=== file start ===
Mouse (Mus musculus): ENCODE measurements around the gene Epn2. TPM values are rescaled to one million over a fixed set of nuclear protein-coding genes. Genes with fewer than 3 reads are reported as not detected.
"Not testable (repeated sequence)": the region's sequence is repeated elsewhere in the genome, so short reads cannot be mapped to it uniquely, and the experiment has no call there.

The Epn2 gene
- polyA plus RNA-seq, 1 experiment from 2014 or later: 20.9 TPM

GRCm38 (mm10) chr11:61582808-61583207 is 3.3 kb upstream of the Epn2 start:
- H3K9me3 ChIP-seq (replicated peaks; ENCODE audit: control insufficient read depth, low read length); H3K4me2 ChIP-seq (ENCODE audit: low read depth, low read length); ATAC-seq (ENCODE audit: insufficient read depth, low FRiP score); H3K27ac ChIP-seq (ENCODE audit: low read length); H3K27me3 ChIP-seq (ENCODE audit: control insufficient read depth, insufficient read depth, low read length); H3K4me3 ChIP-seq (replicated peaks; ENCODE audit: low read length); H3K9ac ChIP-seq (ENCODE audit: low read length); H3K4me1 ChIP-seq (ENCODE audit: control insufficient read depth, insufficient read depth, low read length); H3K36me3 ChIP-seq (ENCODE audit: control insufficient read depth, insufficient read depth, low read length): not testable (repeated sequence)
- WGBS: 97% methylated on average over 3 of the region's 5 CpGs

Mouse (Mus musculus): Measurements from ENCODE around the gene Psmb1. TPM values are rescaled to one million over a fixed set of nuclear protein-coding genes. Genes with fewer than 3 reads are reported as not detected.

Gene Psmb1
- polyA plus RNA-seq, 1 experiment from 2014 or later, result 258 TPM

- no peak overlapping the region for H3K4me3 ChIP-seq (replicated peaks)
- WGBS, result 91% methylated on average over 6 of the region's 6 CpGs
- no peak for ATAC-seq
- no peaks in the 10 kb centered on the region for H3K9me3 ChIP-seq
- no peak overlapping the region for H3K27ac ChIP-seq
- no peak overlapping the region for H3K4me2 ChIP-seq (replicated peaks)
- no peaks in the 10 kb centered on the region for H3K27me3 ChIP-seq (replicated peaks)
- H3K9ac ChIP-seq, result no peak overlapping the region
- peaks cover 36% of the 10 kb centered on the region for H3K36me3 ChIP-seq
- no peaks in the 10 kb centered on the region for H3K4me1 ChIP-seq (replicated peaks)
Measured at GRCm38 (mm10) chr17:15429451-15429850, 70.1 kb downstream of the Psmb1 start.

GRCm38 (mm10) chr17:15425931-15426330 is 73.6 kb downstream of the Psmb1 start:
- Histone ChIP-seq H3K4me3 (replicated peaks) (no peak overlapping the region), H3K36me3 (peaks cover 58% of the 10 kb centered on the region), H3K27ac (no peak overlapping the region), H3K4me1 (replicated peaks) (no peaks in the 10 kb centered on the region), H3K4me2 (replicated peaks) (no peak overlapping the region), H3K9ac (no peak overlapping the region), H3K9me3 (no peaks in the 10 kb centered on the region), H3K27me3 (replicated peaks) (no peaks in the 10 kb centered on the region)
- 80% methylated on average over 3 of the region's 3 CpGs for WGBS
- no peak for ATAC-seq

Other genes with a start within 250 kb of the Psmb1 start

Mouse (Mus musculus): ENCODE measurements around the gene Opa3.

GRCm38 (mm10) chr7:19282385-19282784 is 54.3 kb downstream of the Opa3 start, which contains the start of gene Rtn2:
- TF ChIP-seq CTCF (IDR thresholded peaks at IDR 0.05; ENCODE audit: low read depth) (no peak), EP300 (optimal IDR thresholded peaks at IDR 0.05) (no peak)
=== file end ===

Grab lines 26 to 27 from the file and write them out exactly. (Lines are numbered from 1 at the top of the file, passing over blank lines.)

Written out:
Other genes with a start within 250 kb of the Psmb1 start

Mouse (Mus musculus): ENCODE measurements around the gene Opa3.